As a linguistics major, you’ll explore the fascinating phenomenon of human language. Through your coursework you’ll learn how language is structured, acquired and used in social interactions. You’ll also learn how language changes over time or how it can be modeled computationally. Coursework for the major includes foundation and core courses, leaving you the flexibility to develop programs of study that focus on your areas of special interest. Linguistics combines well with language study and related fields such as philosophy, psychology, computer science and anthropology.

Sample classes

  • Introduction to Linguistics
  • Language and Society
  • Language and Law
  • Native American Languages


All information below is based on the 2022 First-Destination Post-Graduate Survey. Lists are not exhaustive; rather, they are a sampling of the data. 
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What can you do with a degree in Linguistics?

Graduate school:

In 2022, 36% of linguistics majors embarked on graduate school journeys. They pursued various advanced degrees, with 40% focusing on their PhD, 20% working towards a JD, 15% dedicated to an MA, and more. Their graduate field interest ranges from linguistics (45%) to law (20%) and computer science (15%).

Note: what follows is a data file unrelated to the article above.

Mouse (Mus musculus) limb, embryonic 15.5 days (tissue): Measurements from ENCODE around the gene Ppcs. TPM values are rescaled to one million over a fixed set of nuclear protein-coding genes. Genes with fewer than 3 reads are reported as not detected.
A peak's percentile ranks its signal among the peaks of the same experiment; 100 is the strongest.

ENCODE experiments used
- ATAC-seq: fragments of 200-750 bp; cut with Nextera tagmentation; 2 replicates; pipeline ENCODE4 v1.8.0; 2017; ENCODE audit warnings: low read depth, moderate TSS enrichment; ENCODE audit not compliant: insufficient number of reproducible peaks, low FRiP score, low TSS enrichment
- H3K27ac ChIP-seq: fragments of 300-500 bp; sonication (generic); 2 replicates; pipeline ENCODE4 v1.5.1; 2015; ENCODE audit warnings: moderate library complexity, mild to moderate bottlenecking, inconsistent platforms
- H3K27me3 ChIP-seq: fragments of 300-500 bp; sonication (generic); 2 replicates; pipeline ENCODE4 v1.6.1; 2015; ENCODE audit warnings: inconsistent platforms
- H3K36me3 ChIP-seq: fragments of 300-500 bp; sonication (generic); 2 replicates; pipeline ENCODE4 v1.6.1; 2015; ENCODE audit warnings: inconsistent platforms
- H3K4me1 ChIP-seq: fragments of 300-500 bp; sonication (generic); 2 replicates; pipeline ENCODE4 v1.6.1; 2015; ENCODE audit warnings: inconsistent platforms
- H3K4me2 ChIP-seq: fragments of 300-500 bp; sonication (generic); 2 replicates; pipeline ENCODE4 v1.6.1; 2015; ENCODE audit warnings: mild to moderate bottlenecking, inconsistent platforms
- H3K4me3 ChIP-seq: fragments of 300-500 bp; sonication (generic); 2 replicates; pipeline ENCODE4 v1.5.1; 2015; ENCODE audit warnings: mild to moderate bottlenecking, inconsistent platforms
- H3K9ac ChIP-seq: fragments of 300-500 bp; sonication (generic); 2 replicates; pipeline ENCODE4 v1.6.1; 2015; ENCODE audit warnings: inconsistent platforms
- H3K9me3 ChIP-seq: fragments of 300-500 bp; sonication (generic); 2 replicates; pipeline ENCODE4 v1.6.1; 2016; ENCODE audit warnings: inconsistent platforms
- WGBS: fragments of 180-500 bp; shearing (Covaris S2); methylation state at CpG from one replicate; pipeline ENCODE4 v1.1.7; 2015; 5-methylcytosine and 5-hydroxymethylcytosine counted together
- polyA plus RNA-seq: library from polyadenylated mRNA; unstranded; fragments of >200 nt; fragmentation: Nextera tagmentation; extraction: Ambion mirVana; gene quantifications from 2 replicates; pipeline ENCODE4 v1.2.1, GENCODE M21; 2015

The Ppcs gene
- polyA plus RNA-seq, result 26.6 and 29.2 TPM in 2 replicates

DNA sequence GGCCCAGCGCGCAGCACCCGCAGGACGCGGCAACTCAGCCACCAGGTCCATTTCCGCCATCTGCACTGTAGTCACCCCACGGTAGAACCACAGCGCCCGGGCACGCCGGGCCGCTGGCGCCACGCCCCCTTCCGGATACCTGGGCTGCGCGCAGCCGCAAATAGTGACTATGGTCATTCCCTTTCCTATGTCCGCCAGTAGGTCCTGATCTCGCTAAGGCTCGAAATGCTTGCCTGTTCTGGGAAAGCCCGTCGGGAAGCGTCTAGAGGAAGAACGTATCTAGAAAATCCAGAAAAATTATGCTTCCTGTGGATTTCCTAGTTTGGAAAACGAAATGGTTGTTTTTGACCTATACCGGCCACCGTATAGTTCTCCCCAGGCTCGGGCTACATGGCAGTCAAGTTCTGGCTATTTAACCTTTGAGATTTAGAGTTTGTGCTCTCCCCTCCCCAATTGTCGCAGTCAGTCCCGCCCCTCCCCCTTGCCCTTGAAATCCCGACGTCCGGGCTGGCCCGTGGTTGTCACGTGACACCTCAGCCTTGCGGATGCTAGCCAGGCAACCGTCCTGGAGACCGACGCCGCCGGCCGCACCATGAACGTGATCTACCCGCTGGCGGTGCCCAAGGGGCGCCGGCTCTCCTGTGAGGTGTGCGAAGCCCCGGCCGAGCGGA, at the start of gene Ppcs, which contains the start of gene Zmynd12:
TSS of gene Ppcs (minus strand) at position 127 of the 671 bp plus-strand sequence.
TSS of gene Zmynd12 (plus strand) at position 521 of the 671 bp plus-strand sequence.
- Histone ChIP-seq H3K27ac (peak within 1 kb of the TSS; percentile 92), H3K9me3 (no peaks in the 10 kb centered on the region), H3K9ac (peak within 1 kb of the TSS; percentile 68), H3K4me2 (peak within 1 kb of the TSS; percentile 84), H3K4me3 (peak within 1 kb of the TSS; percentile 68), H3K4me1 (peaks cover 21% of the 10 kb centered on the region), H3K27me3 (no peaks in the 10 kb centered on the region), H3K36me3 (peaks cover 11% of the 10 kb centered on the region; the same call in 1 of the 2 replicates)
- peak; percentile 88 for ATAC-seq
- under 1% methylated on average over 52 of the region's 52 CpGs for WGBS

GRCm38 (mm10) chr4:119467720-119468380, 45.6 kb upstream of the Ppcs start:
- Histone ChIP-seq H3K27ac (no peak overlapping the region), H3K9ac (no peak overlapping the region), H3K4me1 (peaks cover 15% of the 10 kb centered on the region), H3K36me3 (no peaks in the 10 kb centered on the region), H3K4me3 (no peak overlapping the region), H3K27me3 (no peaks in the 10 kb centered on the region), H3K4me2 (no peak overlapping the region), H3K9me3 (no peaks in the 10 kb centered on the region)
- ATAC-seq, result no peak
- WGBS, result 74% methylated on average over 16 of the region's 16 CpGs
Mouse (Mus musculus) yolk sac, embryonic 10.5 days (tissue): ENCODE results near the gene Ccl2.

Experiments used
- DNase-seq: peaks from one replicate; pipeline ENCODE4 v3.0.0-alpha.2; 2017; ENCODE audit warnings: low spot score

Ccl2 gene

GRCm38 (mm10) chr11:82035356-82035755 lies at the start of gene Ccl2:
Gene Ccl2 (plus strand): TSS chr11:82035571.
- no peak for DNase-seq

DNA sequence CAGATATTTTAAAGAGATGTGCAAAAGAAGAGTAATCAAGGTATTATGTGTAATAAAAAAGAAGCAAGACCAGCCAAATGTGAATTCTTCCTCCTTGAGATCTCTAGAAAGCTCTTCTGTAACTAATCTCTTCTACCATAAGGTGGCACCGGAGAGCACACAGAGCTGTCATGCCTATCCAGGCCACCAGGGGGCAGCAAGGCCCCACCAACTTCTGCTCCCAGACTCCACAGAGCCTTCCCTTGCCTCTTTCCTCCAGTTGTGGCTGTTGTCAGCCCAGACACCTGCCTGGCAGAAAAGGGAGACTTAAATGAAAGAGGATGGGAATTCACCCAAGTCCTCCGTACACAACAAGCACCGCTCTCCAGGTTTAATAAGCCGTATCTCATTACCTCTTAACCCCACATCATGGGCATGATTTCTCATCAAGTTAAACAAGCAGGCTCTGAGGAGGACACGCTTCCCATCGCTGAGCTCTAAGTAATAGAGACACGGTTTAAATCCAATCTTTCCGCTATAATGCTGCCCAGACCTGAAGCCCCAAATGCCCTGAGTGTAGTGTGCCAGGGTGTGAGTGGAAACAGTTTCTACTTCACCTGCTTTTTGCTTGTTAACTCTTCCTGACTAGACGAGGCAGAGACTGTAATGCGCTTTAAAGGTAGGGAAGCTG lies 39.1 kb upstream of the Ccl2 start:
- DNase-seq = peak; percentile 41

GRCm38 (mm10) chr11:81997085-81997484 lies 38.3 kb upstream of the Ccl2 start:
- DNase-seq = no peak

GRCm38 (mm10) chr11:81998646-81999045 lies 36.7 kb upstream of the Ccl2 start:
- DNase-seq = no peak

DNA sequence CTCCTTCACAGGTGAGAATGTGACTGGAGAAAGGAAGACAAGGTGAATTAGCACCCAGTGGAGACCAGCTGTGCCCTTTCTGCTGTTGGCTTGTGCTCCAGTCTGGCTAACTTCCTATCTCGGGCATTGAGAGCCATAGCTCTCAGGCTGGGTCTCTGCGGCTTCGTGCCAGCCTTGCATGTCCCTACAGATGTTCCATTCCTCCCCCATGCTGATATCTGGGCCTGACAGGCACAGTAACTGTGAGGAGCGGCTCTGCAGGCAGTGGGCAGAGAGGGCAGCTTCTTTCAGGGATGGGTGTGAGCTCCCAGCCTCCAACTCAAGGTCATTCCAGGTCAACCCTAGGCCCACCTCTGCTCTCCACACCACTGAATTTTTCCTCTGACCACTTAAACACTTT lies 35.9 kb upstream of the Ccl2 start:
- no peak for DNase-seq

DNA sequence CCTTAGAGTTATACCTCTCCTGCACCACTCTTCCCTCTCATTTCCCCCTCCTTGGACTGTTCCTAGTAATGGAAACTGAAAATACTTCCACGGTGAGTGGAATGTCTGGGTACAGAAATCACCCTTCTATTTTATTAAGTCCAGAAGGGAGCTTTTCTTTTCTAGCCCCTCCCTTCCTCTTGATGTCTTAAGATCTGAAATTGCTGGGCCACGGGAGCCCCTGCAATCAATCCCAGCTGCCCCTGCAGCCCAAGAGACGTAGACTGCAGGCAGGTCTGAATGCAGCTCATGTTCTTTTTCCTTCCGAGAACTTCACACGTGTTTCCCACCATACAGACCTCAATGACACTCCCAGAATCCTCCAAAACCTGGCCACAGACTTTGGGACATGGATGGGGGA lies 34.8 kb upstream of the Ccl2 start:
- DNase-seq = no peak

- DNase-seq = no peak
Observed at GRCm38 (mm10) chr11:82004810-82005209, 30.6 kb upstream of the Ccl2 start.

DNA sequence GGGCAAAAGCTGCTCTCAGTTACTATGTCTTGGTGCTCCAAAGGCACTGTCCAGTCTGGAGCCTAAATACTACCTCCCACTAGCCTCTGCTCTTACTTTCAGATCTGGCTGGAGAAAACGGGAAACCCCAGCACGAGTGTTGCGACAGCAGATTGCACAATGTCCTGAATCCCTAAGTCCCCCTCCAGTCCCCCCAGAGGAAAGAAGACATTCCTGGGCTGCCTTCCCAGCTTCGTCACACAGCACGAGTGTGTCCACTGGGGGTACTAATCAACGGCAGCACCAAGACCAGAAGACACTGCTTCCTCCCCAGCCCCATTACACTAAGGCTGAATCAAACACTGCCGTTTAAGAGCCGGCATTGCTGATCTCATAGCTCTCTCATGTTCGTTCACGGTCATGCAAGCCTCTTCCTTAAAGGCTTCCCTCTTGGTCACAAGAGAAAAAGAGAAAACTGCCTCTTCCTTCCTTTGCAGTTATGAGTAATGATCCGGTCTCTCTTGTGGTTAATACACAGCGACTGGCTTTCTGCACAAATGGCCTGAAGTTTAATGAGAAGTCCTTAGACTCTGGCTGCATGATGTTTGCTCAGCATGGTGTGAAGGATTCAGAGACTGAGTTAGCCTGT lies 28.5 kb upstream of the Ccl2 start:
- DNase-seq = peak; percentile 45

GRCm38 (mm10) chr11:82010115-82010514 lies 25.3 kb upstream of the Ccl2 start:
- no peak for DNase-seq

These ambitious individuals have chosen to continue their education at prestigious institutions like Boston University, Stanford University, the University of California-Berkeley, and the University of Chicago. 


53% of linguistic graduates secured employment, and the majority entered sectors in technology (38%), education (17%), and other nonprofit organizations (10%). The French Ministry of Education was the top 2022 employer.

Where 2022 Linguistics Graduates Work

Employer Job Titles
Duolingo Software Engineer
French Ministry of Education EFL Teaching Assistant (Multiple)
San Francisco Unified School District Bilingual English-Spanish Educator
WKNO-PBS Kids Educational Media Intern
Wolters Kluwer Engagement & Project Analyst